FESTIVAL-GOERS at Glastonbury might be surprised to find something quite unexpected in the middle of the fields: an enormous Victorian pier.

The 60m structure, called Glastonbury-on-Sea, is the brainchild of underground artist Joe Rush, founder of the Mutoid Waste Company performance arts group.

His involvement with Glastonbury Festival began in the 1980s, and he’s since been dubbed the ‘King of Glastonbury’ by the national press.

Rush’s past installations include Cineramageddon, a “post-apocalyptic drive-in cinema experience”, and a Burning Lotus sculpture that was set on fire in 2022, filled with messages and pictures to help people ‘let go’ of things they wished to move on from.

This year, festival-goers can see his spectacular Carhenge display, an evolved version of a build of the same name in 1987, and, of course, the pier.

Glastonbury-on-Sea takes inspiration from Rush’s upbringing in the seaside town of Hastings and festival founder Sir Michael Eavis’s love of Burnham-on-Sea, which he's called his favourite place in Somerset thanks to its “laid back and unspoilt” nature.

Looking along the Glastonbury-on-Sea pier.Looking along the Glastonbury-on-Sea pier. (Image: Newsquest)

Sir Michael’s love of the seaside – and Punch and Judy shows – was a key reason why he decided to approve the build for its debut in 2019.

“The original idea for the pier came from a discussion I was having with my wife, Letmiya,” Rush, 63, tells the County Gazette in the pier’s production office.

“We were talking about my upbringing on Hastings seafront. My father was a portrait sketcher on the beach.

“We were talking about how nice it was for a party and all the different entertainment on it, and it turned into the idea of building it at the festival.

“People say, ‘you can’t have a pier, because there’s no sea’. But most of the time, the sea’s right out anyway, so it doesn’t really make a lot of difference!

“Then I went to Michael with it. He thought about it and said, ‘is it going to have Punch and Judy?’ I said ‘yes’, and he said, ‘alright, let’s do it’.”

There are stalls for candy floss, sticks of rock and even instant tattoos.There are stalls for candy floss, sticks of rock and even instant tattoos. (Image: Newsquest)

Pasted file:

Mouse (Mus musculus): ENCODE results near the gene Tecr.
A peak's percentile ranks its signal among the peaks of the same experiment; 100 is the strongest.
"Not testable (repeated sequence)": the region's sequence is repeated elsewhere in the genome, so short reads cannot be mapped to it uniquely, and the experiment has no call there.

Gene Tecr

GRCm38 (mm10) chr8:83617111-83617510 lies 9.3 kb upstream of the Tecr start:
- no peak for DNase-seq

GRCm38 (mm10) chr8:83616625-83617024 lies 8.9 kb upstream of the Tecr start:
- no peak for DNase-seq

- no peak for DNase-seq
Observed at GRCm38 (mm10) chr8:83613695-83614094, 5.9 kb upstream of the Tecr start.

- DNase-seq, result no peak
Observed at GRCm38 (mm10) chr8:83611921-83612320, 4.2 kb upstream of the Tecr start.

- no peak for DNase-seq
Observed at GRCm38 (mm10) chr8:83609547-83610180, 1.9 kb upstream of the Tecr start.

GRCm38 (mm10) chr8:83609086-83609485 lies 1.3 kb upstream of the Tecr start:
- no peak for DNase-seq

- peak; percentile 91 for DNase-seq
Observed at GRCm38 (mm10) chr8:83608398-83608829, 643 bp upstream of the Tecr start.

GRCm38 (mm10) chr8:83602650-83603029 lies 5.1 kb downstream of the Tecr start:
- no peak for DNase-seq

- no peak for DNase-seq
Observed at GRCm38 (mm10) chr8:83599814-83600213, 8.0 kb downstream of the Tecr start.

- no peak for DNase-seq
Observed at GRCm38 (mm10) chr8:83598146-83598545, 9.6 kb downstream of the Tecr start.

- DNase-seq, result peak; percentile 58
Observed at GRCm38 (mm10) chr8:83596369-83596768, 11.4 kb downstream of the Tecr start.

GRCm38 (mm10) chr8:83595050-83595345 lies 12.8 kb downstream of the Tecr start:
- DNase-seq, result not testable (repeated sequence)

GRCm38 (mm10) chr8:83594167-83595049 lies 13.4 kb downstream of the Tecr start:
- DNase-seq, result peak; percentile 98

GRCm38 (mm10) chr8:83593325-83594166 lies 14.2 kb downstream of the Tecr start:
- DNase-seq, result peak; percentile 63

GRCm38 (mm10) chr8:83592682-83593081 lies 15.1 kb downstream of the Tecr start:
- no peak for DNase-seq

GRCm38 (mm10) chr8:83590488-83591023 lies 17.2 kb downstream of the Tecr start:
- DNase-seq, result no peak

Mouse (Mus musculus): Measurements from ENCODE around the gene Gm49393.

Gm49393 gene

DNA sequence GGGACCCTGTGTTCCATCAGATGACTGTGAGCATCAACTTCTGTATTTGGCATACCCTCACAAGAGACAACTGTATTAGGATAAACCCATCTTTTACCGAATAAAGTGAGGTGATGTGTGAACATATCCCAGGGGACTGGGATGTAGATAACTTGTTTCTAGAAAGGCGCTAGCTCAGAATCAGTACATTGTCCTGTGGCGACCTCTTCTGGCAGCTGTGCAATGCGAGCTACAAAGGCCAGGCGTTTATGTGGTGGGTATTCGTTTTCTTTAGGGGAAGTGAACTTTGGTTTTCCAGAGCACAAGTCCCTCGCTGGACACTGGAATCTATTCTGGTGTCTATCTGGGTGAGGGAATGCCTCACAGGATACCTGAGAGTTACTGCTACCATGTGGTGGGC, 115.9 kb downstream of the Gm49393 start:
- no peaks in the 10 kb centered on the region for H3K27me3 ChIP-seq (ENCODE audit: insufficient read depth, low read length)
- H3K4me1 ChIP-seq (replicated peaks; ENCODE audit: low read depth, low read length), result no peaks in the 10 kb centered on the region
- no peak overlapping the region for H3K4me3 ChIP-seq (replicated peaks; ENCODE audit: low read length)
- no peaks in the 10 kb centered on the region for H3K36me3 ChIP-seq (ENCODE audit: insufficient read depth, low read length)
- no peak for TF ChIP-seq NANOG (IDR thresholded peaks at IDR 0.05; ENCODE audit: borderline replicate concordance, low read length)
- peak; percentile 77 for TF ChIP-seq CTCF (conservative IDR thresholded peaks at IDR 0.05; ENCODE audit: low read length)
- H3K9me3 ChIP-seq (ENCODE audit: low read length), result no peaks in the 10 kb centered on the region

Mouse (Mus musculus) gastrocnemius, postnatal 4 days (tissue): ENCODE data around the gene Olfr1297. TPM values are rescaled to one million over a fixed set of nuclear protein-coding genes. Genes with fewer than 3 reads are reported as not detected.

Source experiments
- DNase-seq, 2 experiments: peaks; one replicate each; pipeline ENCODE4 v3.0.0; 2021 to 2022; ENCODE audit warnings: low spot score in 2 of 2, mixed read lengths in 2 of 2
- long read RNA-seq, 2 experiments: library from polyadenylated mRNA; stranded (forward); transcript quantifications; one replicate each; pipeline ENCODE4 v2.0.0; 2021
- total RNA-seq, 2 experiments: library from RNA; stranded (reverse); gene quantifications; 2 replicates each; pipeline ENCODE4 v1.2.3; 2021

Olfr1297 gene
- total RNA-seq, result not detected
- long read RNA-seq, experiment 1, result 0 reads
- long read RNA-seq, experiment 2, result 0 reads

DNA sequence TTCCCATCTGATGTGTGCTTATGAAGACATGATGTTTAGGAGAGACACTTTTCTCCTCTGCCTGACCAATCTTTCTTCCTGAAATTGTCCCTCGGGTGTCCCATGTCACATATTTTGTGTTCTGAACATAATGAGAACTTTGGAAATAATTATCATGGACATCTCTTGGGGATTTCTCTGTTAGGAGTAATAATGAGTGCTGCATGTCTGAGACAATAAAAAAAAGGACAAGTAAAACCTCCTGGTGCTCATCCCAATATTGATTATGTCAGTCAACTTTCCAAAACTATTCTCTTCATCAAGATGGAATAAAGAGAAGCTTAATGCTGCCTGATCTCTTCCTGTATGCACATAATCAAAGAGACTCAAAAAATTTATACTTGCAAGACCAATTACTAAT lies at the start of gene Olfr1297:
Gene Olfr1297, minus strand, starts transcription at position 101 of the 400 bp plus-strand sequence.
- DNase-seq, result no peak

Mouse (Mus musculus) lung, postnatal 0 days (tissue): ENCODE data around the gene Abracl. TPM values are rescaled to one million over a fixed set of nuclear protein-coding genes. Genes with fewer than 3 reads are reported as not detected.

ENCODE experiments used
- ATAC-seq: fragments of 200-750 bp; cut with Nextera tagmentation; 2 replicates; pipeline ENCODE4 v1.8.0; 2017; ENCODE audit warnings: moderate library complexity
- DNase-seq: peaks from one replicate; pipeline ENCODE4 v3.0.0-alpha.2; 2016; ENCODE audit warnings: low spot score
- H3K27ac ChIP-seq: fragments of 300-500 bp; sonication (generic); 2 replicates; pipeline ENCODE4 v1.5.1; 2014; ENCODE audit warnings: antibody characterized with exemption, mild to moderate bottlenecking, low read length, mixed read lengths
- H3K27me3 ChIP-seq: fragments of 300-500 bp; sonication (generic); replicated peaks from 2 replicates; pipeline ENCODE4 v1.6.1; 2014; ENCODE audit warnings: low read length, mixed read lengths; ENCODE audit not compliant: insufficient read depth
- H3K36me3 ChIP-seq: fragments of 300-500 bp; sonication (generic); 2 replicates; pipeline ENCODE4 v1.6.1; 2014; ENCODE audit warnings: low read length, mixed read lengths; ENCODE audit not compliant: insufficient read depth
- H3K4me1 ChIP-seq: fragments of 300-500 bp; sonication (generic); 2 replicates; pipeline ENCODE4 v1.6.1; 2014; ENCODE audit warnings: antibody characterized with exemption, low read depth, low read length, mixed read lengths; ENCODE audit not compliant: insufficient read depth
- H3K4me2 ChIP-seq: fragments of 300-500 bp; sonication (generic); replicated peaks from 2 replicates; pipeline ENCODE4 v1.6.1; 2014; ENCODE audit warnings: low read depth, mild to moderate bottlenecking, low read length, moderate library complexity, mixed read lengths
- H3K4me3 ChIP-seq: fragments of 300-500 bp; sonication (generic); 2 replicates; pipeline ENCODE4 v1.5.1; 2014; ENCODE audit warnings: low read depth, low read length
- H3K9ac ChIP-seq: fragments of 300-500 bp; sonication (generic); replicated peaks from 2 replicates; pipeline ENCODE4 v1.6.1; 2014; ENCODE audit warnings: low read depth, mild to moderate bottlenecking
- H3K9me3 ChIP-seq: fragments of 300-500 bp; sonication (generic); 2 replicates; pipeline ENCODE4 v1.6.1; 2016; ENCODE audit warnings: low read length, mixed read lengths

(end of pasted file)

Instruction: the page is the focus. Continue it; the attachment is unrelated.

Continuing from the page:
There was no Glastonbury in 2020 and 2021 because of the pandemic, but the pier has been a feature at every festival since 2022.

Work takes around two months thanks to a “phenomenal” set of crews including builders, artists and entertainers who bring Rush’s vision to life.

“The brief is a Victorian pier that’s in the 1970s, but it’s populated by robots,” said Rush.

“There’s this retro/futuristic feeling. It’s an idea the Mutoid Waste Company has evolved over the years – these really clunky old robots with rock and roll personalities.”

Asked if Sir Michael’s love of Burnham had a big impact on the pier’s development, Rush replied: “Totally.

“We were late getting open in the first year, so at one point, it was just me and Michael on it.

“We were watching the Punch and Judy show, and we were both standing there, laughing and laughing.

“I realised that he’s a genius, because he was absolutely right about the Punch and Judy show. That was always what the pier was all about. I never underestimate him.

“My dad came along and set up his portrait sketching pitch and started doing portraits, just the same as when we were kids! It was a really nice moment.”

When the Gazette visited at around 11am on Thursday, the pier was already packed with punters queuing to buy candy floss, checking out the pinball alley or admiring the ‘unofficial best view of the festival site’.